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When I first listened to your EP, one of the main things that made me love it was that it was one of the most relatable things I’ve listened to in a while. How do you feel about so many people reacting strongly to your words?
I think it’s bizarre. People ask me, “Do you go out of your way to be relatable?” And I don’t. I think the reality is — and something that we forget, especially with the way the world shifts and we engage with each other and all that is that even though we’re all individuals, there are so many shared experiences that we all have. It’s something that brings us all together and it’s something that when we talk about things — political issues or social issues or whatever — it’s almost like sweating the small stuff because if you look at the big picture; we’re all the same.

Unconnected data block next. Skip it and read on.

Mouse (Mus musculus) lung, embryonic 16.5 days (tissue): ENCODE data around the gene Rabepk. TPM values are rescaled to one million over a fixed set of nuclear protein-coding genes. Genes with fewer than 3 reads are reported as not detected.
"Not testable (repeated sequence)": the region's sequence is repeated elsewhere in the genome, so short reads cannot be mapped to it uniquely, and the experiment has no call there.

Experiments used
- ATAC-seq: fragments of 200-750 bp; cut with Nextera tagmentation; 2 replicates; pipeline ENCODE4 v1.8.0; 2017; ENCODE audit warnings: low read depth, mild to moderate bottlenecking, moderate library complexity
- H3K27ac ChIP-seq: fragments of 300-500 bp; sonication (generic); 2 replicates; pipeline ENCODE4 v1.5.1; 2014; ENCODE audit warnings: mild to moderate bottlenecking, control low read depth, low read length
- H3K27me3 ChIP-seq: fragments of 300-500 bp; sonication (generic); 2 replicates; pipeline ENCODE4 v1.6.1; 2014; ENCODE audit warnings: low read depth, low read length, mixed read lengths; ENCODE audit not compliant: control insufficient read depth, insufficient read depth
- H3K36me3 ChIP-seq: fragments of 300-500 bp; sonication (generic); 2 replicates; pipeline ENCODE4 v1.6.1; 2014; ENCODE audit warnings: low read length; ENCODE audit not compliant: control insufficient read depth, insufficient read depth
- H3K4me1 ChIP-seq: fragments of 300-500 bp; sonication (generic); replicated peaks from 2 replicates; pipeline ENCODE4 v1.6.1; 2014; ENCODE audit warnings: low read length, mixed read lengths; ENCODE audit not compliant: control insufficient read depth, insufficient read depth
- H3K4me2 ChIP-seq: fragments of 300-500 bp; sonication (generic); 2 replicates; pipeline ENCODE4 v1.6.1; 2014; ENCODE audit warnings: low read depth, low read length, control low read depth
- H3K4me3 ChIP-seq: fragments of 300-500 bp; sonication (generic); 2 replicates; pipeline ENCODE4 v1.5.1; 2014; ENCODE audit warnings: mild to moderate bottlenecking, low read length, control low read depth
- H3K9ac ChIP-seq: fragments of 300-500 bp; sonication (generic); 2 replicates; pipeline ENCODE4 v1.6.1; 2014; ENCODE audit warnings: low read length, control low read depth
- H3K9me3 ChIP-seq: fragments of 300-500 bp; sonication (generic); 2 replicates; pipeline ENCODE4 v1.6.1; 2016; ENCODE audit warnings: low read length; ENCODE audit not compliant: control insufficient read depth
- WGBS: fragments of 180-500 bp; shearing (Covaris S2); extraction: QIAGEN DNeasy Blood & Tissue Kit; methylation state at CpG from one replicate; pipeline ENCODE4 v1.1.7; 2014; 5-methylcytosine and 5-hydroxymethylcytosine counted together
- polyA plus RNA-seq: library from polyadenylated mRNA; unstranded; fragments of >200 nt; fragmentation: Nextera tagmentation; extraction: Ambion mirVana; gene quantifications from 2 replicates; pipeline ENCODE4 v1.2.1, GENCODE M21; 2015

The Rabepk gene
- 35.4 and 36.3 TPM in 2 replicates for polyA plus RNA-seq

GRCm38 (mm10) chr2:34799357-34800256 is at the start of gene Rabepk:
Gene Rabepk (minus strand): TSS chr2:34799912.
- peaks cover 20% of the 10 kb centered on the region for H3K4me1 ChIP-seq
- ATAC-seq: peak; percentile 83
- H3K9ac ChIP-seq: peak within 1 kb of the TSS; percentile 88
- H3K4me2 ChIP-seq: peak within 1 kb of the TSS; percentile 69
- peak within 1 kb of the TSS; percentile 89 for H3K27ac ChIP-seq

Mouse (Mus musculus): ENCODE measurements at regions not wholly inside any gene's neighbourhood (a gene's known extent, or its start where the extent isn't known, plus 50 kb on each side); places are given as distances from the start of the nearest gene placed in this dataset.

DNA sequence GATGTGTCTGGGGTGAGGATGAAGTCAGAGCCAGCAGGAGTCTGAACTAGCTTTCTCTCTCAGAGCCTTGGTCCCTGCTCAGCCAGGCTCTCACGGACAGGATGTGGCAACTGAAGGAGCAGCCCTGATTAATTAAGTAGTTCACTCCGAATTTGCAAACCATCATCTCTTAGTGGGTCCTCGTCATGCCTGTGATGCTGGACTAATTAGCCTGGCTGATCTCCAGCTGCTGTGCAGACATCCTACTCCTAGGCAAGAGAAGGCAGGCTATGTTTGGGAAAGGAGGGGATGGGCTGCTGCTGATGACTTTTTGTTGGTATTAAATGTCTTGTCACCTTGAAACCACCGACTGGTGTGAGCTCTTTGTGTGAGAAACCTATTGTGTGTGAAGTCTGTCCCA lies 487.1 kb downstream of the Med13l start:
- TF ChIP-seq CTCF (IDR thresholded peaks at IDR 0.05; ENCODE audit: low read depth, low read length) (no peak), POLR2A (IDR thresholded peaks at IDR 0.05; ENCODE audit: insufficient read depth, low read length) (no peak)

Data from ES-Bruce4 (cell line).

For me it was really interesting almost hearing people confess to me that they felt that way. It was bizarre that people were like, “Oh I can finally get this off my chest,” or like, “You’ve articulated this for me and I resonate with it.” And I’m just like, “Well, it’s because I feel that way. It’s because I’m human too.” It’s because I am vulnerable or I feel happy or I feel this, it’s about experiencing a spectrum of emotion. And when you’ve experienced that, it’s highly, highly likely that the person next to you has experienced a similar thing. If you’re open about it, then there’s something to talk about, there’s a dialogue.
What do you think are some of the misconceptions that people have of an artist who, like you, is gaining attention quickly and only see that facet of “making it”?
Look at Taylor Swift. She’s like the epitome of ‘made it’ and she’s got a bunch of shit that she’s dealing with. There’s always shit, again, it’s a part of being human. Everyone has shit. Everyone has problems and everyone has stuff that they have to work through, everyone has a history, everyone has all that sort of stuff. There’s so many things that we experience that don’t go away no matter what happens in other areas of your life.